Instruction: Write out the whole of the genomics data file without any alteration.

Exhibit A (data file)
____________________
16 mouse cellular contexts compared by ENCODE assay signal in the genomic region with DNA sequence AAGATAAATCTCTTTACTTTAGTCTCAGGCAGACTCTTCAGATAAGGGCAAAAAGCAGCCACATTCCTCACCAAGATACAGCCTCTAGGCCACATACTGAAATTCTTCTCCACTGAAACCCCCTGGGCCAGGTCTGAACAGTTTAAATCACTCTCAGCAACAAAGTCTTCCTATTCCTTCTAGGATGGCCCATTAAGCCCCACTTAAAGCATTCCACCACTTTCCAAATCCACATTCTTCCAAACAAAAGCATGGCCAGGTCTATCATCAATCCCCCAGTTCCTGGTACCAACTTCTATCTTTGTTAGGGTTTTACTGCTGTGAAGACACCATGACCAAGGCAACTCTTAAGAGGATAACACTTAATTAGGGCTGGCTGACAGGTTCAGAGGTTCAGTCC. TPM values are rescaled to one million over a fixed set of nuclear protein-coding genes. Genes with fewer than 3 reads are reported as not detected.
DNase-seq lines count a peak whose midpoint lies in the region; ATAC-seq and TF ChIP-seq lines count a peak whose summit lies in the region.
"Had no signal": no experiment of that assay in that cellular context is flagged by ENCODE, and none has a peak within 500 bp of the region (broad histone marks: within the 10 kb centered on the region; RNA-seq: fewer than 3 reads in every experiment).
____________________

16 mouse cellular contexts compared by ENCODE assay signal in the genomic region with DNA sequence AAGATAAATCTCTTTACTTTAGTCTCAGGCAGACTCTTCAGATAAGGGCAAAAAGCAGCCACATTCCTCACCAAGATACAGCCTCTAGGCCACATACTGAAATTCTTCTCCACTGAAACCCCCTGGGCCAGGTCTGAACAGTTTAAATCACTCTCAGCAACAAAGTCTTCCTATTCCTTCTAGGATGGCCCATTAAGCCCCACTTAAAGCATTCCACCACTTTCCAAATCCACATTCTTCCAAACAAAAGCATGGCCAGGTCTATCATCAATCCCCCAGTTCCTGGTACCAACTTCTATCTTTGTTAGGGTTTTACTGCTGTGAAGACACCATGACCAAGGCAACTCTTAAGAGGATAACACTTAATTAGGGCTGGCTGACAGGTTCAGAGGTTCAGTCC. TPM values are rescaled to one million over a fixed set of nuclear protein-coding genes. Genes with fewer than 3 reads are reported as not detected.
DNase-seq lines count a peak whose midpoint lies in the region; ATAC-seq and TF ChIP-seq lines count a peak whose summit lies in the region.
"Had no signal": no experiment of that assay in that cellular context is flagged by ENCODE, and none has a peak within 500 bp of the region (broad histone marks: within the 10 kb centered on the region; RNA-seq: fewer than 3 reads in every experiment).